Sleep Hygiene for XLH Patients

Sleep Hygiene for XLH Patients
0
(0)

Patients with X-linked hypophosphatemia (XLH) may experience sleep problems. Good quality sleep is essential to maintain physical and mental health. It may be helpful to practice sleep hygiene to improve your or your child’s sleep quality.

About XLH and sleep disturbances

The main reason XLH causes sleep disturbances is chronic pain. The pain may make it hard for you or your child to fall asleep and to get restful sleep. Some treatment schedules can also lead to interrupted sleep since you or your child may need to take doses during sleeping hours.

Chronic illnesses such as XLH can also lead to stress, anxiety, and depression, which can interfere with restful sleep.

What is sleep hygiene?

Sleep hygiene involves behavioral changes you can make to help improve sleep. Good sleep hygiene can help you or your child feel more alert and active during the day.

Sleep hygiene tips

In addition to painkillers and changes to when you or your child take your medications, there are a number of other tips that can improve the ability to fall asleep, stay asleep, and get more restful sleep.

Daytime routine

Sleep hygiene can actually start during the daytime. Ensure you or your child gets plenty of sunlight during the day. This is because the light helps to regulate circadian rhythms (the normal wake and sleep cycle).

Regular exercise, as symptoms and pain levels allow, can also make it easier to sleep at night in addition to improving general health.

Try to limit any naps to the early afternoon, and make them relatively short, as they can make it harder to fall asleep at night.

Avoid caffeine and nicotine in the afternoons and evenings; they are stimulants and will make you or your child more alert. Remember that chocolate and soda also contain caffeine. You also should avoid large, heavy, or spicy meals later in the evening.

Bedtime routine

Your behavior in the hours before bed can also affect your or your child’s ability to fall asleep. Try to keep a regular routine before bed each night, including the time you go to bed.

Try to avoid bright lights. These can interfere with the production of a molecule called melatonin, which is critical for circadian rhythms.

Stop the use of electronics a half-hour to an hour before bed as they can be mentally stimulating and the blue light they emit can also interfere with melatonin production.

Thirty minutes before bedtime, try some relaxing activities such as reading, light stretching, or listening to soft music to help wind down.

Once in bed, if you or your child have not been able to fall asleep after 20 minutes, try some more relaxing activities with dim lights before returning to bed. This will help you or your child associate the bed with sleeping and can help with stress or anxiety about not being able to fall asleep.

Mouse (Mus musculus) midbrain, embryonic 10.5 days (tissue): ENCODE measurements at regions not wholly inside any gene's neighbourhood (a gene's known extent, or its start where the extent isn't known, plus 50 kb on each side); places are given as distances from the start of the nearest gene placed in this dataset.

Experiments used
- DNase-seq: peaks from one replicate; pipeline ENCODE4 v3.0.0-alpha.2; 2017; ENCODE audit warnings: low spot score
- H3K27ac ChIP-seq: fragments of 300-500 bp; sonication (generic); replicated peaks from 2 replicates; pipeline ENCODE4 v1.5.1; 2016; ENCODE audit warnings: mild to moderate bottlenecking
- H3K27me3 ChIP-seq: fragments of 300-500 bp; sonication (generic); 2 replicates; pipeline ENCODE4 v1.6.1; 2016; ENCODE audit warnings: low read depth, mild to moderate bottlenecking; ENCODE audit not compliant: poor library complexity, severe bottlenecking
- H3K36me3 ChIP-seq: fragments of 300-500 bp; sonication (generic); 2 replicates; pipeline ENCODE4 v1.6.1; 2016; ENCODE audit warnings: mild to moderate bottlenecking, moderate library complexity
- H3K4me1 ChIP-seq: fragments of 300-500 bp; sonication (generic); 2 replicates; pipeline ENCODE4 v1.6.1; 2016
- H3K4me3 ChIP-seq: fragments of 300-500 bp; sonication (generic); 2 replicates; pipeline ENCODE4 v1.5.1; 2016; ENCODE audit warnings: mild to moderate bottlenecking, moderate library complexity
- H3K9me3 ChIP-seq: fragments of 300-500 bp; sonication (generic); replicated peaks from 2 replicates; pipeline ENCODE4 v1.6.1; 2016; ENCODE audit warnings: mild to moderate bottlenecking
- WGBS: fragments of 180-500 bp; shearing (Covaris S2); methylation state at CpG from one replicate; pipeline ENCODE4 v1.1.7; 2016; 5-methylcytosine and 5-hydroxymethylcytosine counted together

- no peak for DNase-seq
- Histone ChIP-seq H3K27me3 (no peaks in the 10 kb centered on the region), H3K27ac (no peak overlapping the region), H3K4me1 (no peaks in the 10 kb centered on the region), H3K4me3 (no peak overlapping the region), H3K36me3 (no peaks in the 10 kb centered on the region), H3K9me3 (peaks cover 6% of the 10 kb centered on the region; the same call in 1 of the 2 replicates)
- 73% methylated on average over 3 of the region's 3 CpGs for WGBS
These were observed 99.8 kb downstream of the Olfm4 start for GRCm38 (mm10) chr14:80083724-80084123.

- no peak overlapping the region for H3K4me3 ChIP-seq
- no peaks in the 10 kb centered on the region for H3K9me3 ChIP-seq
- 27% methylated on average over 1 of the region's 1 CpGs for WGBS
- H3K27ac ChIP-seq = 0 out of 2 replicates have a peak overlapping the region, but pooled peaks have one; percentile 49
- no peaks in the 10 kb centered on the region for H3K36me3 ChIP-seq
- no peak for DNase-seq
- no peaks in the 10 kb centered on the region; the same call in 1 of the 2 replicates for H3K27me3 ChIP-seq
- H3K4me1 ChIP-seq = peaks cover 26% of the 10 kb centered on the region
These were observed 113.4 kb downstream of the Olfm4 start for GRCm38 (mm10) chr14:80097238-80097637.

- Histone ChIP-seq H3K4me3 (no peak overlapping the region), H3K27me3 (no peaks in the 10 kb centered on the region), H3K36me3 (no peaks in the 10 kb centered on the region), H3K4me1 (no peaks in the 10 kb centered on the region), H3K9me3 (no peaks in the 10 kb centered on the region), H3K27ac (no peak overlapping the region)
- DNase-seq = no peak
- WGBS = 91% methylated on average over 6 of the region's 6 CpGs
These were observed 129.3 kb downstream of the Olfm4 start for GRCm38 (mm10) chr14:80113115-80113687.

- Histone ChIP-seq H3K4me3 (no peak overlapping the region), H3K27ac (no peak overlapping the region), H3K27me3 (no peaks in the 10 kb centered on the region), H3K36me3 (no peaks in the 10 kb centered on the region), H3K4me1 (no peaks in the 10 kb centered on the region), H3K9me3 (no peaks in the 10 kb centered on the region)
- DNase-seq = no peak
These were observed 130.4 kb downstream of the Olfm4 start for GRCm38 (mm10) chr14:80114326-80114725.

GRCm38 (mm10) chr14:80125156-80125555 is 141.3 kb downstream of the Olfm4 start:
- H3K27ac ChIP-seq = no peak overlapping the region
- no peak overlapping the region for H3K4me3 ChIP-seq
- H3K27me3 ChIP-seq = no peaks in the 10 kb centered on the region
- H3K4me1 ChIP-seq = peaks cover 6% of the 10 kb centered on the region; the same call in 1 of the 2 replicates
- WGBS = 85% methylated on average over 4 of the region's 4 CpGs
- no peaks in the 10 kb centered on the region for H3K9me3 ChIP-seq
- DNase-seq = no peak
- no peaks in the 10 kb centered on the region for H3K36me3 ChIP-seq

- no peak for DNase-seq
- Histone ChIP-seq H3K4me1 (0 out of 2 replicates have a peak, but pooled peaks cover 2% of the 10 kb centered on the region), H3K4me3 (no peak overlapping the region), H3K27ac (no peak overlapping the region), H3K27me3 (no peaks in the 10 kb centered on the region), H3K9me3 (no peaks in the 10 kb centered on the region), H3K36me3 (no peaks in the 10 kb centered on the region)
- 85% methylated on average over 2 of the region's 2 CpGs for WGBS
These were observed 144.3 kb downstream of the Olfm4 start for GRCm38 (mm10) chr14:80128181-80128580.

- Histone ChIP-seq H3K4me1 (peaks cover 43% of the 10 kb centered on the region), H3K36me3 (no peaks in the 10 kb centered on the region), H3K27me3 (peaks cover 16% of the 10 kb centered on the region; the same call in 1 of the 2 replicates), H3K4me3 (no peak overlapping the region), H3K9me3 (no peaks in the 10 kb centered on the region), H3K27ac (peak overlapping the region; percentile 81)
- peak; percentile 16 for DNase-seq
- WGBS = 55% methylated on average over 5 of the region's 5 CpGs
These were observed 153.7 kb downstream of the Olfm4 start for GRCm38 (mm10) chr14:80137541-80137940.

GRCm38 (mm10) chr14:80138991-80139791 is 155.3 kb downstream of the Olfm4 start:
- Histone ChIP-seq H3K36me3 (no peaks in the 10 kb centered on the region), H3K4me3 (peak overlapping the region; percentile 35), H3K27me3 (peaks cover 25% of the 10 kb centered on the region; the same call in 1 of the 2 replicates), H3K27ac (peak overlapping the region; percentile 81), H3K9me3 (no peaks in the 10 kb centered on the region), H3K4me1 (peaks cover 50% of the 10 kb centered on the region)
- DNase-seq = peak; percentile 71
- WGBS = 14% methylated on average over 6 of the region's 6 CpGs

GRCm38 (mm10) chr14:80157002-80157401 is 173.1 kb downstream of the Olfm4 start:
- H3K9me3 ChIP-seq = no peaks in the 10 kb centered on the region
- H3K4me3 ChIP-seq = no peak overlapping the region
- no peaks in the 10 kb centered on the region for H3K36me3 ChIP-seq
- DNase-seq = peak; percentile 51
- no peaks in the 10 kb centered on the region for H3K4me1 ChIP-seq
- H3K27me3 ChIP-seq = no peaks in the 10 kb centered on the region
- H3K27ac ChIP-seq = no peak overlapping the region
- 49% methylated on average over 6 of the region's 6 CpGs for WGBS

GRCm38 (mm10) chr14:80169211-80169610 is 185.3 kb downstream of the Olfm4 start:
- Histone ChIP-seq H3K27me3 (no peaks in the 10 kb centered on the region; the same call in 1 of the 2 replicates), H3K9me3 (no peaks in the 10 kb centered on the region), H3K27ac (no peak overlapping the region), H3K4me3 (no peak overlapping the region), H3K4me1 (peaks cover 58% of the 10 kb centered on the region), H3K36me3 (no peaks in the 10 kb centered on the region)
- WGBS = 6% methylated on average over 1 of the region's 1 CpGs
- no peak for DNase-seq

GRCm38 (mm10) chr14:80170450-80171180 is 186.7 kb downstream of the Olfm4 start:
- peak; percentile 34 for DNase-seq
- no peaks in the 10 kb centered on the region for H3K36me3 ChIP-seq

If you or your child struggles with pain at night despite medications, a warm bath or heating pads may help to ease the pain enough to fall asleep.

Adjustments to the bedroom

Modifications to your or your child’s bedroom may also help. Make sure that the mattress and pillow are comfortable to help ease pain and discomfort. Set the temperature in the bedroom to a comfortable level, but keep it more on the cool side. Blocking light and noise can also help.

Other options

If you or your child are still having a hard time getting restful sleep, speak to your doctor about other possible options. These may include medications and undergoing a sleep test to look for any abnormalities, such as sleep apnea, which could be leading to sleep disturbances.

 

Last updated: Dec. 11, 2020

***

XLH News Today is strictly a news and information website about the disease. It does not provide medical advice, diagnosis, or treatment. This content is not intended to be a substitute for professional medical advice, diagnosis, or treatment. Always seek the advice of your physician or other qualified health provider with any questions you may have regarding a medical condition. Never disregard professional medical advice or delay in seeking it because of something you have read on this website.

Brian holds a Ph.D. in Biomedical Engineering from Case Western Reserve University and a Bachelors of Science in Biomedical Engineering from Georgia Institute of Technology. He has co-authored numerous scientific articles based on his previous research in the field of brain-computer interfaces and functional electrical stimulation. He is also passionate about making scientific advances easily accessible to the public.
Total Posts: 0
Özge has a MSc. in Molecular Genetics from the University of Leicester and a PhD in Developmental Biology from Queen Mary University of London. She worked as a Post-doctoral Research Associate at the University of Leicester for six years in the field of Behavioural Neurology before moving into science communication. She worked as the Research Communication Officer at a London based charity for almost two years.
×
Brian holds a Ph.D. in Biomedical Engineering from Case Western Reserve University and a Bachelors of Science in Biomedical Engineering from Georgia Institute of Technology. He has co-authored numerous scientific articles based on his previous research in the field of brain-computer interfaces and functional electrical stimulation. He is also passionate about making scientific advances easily accessible to the public.
Latest Posts
  • Advocacy
  • kidneys
  • sleep hygiene
  • Crysvita

How useful was this post?

Click on a star to rate it!

Average rating 0 / 5. Vote count: 0

No votes so far! Be the first to rate this post.

As you found this post useful...

Follow us on social media!

We are sorry that this post was not useful for you!

Let us improve this post!

Tell us how we can improve this post?